Type
Solution Manual
Book Title
Marketing 5th Edition
ISBN 13
978-0077729028

978-0077729028 Chapter 11 Lecture Note

April 8, 2019
Chapter 11
Product, Branding, and Package Decisions
Tools For Instructors
Brief Chapter Outline
Learning Objectives
Chapter Overview (“Summing Up”)
Extended Chapter Outline with Teaching Tips
PowerPoint Slides with Teaching Notes
Answers to End of Chapter Learning Aids
Chapter Case Study
Additional Teaching Tips
Brief Chapter Outline
Complexity and Types of Products
Product Mix and Product Line Decisions
Branding
Branding Strategies
Packaging
Summing Up
End of Chapter Learning Aids
Chapter Case Study: Oprah Winfrey, A Brand Unto Herself
Learning Objectives
LO1 Describe the components of a product.
LO2 Identify the types of consumer products.
LO3 Explain the difference between a product mix’s breadth and a product line’s depth.
LO4 Identify the advantages that brands provide firms and consumers.
LO5 Explain the various components of brand equity.
LO6 Determine the various types of branding strategies used by firms.
LO7 Distinguish between brand extension and line extension.
LO8 Indicate the advantages of a product’s packaging and labeling strategy.
Chapter Overview (“Summing Up”)
LO1 Describe the components of a product.
The product itself is important, but so are its associated services, such as support or financing.
Other elements combine to produce the core ¬customer value of a product: the brand name,
quality level, packaging, and additional features.
LO2 Identify the types of consumer products.
These products tend to be classified into four groups: specialty, shopping, convenience, and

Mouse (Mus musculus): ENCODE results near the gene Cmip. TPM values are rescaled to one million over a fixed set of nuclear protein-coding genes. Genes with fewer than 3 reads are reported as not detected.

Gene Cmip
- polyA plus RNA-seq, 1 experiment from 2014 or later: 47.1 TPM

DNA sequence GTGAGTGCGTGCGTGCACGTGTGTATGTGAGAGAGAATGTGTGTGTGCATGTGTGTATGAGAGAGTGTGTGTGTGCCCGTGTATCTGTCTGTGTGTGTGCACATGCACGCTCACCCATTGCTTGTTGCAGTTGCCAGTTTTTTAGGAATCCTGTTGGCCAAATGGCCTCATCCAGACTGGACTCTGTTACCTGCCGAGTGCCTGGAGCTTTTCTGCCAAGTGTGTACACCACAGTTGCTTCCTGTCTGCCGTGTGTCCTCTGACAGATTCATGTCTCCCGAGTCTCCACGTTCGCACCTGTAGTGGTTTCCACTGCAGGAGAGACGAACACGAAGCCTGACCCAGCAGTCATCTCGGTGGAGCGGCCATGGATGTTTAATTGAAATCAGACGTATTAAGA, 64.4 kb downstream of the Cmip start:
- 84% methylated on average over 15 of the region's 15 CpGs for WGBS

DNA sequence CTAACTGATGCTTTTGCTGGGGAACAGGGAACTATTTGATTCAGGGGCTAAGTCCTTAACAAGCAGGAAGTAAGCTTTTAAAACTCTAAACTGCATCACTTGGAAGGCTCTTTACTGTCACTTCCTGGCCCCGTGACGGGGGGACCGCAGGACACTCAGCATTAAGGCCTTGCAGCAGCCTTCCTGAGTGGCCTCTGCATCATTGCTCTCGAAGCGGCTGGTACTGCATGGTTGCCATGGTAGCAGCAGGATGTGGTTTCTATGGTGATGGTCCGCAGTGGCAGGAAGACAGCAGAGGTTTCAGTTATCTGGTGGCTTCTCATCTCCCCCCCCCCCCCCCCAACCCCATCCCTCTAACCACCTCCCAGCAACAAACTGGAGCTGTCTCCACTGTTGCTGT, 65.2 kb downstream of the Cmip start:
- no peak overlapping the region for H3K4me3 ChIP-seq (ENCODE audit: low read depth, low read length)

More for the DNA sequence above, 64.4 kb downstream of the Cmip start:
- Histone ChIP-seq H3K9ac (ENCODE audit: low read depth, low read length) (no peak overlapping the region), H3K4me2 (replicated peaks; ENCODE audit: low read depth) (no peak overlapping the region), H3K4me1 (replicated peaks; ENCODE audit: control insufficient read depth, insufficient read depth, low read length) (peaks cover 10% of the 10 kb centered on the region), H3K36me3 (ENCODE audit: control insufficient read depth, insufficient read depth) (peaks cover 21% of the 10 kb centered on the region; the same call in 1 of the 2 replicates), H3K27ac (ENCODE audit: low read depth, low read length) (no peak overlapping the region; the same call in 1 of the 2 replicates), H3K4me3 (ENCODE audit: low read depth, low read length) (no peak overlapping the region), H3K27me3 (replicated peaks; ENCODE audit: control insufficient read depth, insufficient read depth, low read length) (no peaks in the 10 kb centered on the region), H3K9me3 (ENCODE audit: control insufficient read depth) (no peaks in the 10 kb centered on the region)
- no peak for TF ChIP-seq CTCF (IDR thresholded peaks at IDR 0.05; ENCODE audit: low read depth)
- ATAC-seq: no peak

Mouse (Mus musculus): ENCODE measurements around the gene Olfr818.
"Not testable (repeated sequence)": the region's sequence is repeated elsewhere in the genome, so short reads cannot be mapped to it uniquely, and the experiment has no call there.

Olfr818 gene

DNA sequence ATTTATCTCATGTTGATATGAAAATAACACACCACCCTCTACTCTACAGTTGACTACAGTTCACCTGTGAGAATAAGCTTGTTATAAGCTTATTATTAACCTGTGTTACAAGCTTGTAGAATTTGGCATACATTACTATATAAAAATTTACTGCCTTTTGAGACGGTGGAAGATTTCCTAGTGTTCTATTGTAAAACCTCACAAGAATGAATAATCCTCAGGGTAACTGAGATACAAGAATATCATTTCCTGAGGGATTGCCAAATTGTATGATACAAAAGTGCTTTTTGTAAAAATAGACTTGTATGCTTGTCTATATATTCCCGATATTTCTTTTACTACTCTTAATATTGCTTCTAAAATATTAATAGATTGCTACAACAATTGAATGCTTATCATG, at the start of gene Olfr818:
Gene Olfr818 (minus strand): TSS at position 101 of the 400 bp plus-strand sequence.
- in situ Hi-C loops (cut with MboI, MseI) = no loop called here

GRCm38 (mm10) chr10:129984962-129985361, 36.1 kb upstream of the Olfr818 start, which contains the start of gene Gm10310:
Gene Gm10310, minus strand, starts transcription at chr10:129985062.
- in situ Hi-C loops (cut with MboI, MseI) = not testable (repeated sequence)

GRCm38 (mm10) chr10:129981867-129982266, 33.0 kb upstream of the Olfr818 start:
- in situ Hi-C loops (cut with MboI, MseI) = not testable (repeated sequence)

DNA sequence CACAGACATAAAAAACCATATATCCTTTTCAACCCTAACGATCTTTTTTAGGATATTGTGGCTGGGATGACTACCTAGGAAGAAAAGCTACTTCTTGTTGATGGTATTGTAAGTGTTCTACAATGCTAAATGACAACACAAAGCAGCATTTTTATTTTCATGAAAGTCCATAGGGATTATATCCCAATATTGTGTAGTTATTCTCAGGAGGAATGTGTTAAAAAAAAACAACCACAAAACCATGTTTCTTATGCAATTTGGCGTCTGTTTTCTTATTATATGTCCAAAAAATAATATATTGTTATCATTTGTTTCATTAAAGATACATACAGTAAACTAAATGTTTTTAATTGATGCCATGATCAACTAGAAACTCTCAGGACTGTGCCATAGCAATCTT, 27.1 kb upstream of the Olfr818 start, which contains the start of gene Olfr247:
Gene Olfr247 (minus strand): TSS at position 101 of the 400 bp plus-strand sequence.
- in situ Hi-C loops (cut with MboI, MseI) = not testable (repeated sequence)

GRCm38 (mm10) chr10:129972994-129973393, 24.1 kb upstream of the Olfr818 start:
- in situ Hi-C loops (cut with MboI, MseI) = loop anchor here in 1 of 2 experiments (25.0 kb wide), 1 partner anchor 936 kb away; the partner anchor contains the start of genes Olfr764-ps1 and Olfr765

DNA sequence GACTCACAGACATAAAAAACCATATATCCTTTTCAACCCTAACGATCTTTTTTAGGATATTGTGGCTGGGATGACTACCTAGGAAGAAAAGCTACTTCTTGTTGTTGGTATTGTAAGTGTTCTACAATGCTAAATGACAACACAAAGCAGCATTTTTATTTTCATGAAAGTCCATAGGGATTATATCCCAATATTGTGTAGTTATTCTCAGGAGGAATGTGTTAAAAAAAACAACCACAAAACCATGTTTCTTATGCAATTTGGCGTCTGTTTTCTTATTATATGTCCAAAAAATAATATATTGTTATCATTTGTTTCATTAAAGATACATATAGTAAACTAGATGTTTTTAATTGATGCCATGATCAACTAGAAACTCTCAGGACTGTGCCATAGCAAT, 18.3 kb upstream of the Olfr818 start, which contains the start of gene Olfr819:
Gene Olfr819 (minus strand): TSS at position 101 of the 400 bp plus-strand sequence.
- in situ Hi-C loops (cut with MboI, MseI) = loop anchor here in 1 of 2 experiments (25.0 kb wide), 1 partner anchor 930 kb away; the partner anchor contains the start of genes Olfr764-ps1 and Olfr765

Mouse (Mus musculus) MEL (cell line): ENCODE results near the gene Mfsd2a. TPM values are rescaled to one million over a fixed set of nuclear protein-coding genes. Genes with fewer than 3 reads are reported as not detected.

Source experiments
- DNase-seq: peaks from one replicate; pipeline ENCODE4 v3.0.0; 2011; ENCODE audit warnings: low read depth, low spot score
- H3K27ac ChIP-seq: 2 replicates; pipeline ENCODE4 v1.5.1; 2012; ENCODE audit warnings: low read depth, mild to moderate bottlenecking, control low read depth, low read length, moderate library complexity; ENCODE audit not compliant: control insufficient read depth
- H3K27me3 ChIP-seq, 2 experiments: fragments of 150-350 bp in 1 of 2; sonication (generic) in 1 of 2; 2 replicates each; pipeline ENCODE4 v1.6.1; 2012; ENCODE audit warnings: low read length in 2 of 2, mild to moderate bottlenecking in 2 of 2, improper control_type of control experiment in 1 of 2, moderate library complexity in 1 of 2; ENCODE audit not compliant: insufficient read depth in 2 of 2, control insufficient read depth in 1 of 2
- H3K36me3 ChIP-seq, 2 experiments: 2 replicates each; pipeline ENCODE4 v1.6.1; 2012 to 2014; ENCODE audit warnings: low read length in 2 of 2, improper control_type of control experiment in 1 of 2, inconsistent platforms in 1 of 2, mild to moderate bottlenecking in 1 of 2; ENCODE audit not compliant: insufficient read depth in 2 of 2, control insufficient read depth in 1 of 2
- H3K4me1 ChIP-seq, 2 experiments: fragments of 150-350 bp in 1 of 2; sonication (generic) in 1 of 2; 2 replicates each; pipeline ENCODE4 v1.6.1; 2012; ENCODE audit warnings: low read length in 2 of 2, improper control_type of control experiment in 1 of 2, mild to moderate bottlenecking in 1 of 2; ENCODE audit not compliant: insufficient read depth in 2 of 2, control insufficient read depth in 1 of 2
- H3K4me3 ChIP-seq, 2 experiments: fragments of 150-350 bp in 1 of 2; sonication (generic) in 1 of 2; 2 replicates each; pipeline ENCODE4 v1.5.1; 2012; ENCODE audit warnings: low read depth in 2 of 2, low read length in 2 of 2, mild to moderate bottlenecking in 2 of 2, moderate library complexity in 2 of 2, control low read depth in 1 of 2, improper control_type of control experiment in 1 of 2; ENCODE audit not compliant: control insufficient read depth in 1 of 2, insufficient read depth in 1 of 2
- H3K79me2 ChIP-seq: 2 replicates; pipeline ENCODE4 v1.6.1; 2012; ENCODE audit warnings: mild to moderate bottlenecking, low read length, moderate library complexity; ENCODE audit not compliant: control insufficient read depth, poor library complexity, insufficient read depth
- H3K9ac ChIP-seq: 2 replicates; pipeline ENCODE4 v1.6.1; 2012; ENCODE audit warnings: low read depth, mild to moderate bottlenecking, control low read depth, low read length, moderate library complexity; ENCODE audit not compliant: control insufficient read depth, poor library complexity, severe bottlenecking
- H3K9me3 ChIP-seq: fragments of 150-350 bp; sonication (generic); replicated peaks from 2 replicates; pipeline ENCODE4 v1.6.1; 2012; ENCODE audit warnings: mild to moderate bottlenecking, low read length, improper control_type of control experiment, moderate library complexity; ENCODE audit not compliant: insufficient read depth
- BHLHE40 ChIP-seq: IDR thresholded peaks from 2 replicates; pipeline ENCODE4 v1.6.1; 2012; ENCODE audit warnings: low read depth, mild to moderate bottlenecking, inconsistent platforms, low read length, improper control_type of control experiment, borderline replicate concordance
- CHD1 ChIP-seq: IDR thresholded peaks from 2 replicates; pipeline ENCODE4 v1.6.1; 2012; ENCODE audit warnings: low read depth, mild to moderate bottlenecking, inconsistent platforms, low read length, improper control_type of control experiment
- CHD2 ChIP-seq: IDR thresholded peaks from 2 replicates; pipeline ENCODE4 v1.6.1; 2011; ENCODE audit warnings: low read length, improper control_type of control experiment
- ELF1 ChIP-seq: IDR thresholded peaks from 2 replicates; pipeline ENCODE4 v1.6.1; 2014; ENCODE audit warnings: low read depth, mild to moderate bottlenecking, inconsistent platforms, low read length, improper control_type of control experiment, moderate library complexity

unsought products. Each classification involves a different purchase situation and consumer goal.
LO3 Explain the difference between a product mix’s breadth and a product line’s depth.
Breadth, or variety, entails the number of product lines that a company offers. Depth involves the
number of categories within one specific product line.
LO4 Identify the advantages that brands provide firms and consumers.
Brands play important roles in enabling people to make purchase decisions more easily and
encouraging customer loyalty. For firms specifically, they also constitute valuable assets and
improve a company’s bottom line and help protect against competition.
LO5 Explain the various components of brand equity.
Brand equity summarizes the value that a brand adds, or subtracts, from the offering’s value. It
comprises brand awareness, or how many consumers in the market are familiar with the brand;
brand associations, which are the links consumers make be-tween the brand and its image; and
brand loyalty, which occurs when a consumer will only buy that brand’s offer. Brand equity also
encompasses the concept of perceived value, which is a subjective measure that consumers
develop to assess the costs of obtaining the brand.
LO6 Determine the various types of branding strategies used by firms.
Firms use a variety of strategies to manage their brands. First, they decide whether to ¬offer
manufacturer and/or private-label brands. Second, they have a choice of using an overall
corporate brand or a collection of product line or individual brands. Third, to reach new markets
or extend their current market, they can extend their current brands to new products. Fourth,
firms can co-brand with another brand to create sales and profit synergies for both. Fifth, firms
with strong brands have the opportunity to license their brands to other firms. Finally, as the
marketplace changes, it is often necessary to reposition a brand.
LO7 Distinguish between brand extension and line extension.
Whereas a brand extension uses the same brand name for a new product that gets introduced into
new or the same markets, a line extension is simply an increase of an existing product line by the
brand.
LO8 Indicate the advantages of a product’s packaging and labeling strategy.
Similar to brands, packaging and labels help sell the product and facilitate its use. The primary
package holds the product, and its label provides product information. The secondary package